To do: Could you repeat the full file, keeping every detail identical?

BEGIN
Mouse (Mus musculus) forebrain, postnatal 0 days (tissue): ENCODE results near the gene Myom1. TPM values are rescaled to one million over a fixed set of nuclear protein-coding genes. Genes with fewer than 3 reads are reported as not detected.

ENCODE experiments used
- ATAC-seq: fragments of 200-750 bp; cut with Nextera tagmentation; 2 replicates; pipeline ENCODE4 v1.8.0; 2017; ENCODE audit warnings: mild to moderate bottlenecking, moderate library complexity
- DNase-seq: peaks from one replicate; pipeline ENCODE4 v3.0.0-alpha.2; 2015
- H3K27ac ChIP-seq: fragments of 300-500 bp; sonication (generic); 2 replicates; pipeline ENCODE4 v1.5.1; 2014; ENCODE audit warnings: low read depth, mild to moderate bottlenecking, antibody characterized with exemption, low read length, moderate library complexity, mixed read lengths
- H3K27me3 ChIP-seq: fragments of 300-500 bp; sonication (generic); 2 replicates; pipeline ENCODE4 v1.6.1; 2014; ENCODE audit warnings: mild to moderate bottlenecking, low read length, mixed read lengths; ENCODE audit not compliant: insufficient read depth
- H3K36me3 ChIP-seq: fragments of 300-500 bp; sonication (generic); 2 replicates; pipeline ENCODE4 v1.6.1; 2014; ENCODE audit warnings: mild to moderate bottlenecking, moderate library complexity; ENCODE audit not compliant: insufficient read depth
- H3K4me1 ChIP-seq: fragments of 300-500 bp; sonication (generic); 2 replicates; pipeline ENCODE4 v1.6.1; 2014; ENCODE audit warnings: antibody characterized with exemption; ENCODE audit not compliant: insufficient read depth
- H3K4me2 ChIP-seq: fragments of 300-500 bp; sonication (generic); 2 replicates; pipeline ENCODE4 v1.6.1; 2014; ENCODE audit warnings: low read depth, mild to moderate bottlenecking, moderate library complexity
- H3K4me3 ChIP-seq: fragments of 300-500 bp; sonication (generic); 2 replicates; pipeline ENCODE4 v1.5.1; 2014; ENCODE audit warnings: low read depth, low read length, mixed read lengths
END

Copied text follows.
Mouse (Mus musculus) forebrain, postnatal 0 days (tissue): ENCODE results near the gene Myom1. TPM values are rescaled to one million over a fixed set of nuclear protein-coding genes. Genes with fewer than 3 reads are reported as not detected.

ENCODE experiments used
- ATAC-seq: fragments of 200-750 bp; cut with Nextera tagmentation; 2 replicates; pipeline ENCODE4 v1.8.0; 2017; ENCODE audit warnings: mild to moderate bottlenecking, moderate library complexity
- DNase-seq: peaks from one replicate; pipeline ENCODE4 v3.0.0-alpha.2; 2015
- H3K27ac ChIP-seq: fragments of 300-500 bp; sonication (generic); 2 replicates; pipeline ENCODE4 v1.5.1; 2014; ENCODE audit warnings: low read depth, mild to moderate bottlenecking, antibody characterized with exemption, low read length, moderate library complexity, mixed read lengths
- H3K27me3 ChIP-seq: fragments of 300-500 bp; sonication (generic); 2 replicates; pipeline ENCODE4 v1.6.1; 2014; ENCODE audit warnings: mild to moderate bottlenecking, low read length, mixed read lengths; ENCODE audit not compliant: insufficient read depth
- H3K36me3 ChIP-seq: fragments of 300-500 bp; sonication (generic); 2 replicates; pipeline ENCODE4 v1.6.1; 2014; ENCODE audit warnings: mild to moderate bottlenecking, moderate library complexity; ENCODE audit not compliant: insufficient read depth
- H3K4me1 ChIP-seq: fragments of 300-500 bp; sonication (generic); 2 replicates; pipeline ENCODE4 v1.6.1; 2014; ENCODE audit warnings: antibody characterized with exemption; ENCODE audit not compliant: insufficient read depth
- H3K4me2 ChIP-seq: fragments of 300-500 bp; sonication (generic); 2 replicates; pipeline ENCODE4 v1.6.1; 2014; ENCODE audit warnings: low read depth, mild to moderate bottlenecking, moderate library complexity
- H3K4me3 ChIP-seq: fragments of 300-500 bp; sonication (generic); 2 replicates; pipeline ENCODE4 v1.5.1; 2014; ENCODE audit warnings: low read depth, low read length, mixed read lengths